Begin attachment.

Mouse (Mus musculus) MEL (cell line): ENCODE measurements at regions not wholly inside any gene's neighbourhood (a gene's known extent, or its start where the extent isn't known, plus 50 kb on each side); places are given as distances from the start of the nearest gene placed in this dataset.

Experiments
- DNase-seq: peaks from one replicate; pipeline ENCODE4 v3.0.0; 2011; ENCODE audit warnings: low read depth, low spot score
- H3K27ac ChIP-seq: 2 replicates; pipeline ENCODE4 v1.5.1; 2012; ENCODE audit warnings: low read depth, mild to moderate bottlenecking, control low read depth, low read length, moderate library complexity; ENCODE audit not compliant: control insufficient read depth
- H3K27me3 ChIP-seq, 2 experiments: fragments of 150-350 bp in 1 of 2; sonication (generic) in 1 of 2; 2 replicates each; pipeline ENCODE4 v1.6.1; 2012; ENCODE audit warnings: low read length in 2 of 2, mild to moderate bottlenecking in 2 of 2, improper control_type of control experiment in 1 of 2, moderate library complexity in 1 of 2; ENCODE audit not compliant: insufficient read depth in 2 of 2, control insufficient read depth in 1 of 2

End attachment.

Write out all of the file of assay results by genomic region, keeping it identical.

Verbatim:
Mouse (Mus musculus) MEL (cell line): ENCODE measurements at regions not wholly inside any gene's neighbourhood (a gene's known extent, or its start where the extent isn't known, plus 50 kb on each side); places are given as distances from the start of the nearest gene placed in this dataset.

Experiments
- DNase-seq: peaks from one replicate; pipeline ENCODE4 v3.0.0; 2011; ENCODE audit warnings: low read depth, low spot score
- H3K27ac ChIP-seq: 2 replicates; pipeline ENCODE4 v1.5.1; 2012; ENCODE audit warnings: low read depth, mild to moderate bottlenecking, control low read depth, low read length, moderate library complexity; ENCODE audit not compliant: control insufficient read depth
- H3K27me3 ChIP-seq, 2 experiments: fragments of 150-350 bp in 1 of 2; sonication (generic) in 1 of 2; 2 replicates each; pipeline ENCODE4 v1.6.1; 2012; ENCODE audit warnings: low read length in 2 of 2, mild to moderate bottlenecking in 2 of 2, improper control_type of control experiment in 1 of 2, moderate library complexity in 1 of 2; ENCODE audit not compliant: insufficient read depth in 2 of 2, control insufficient read depth in 1 of 2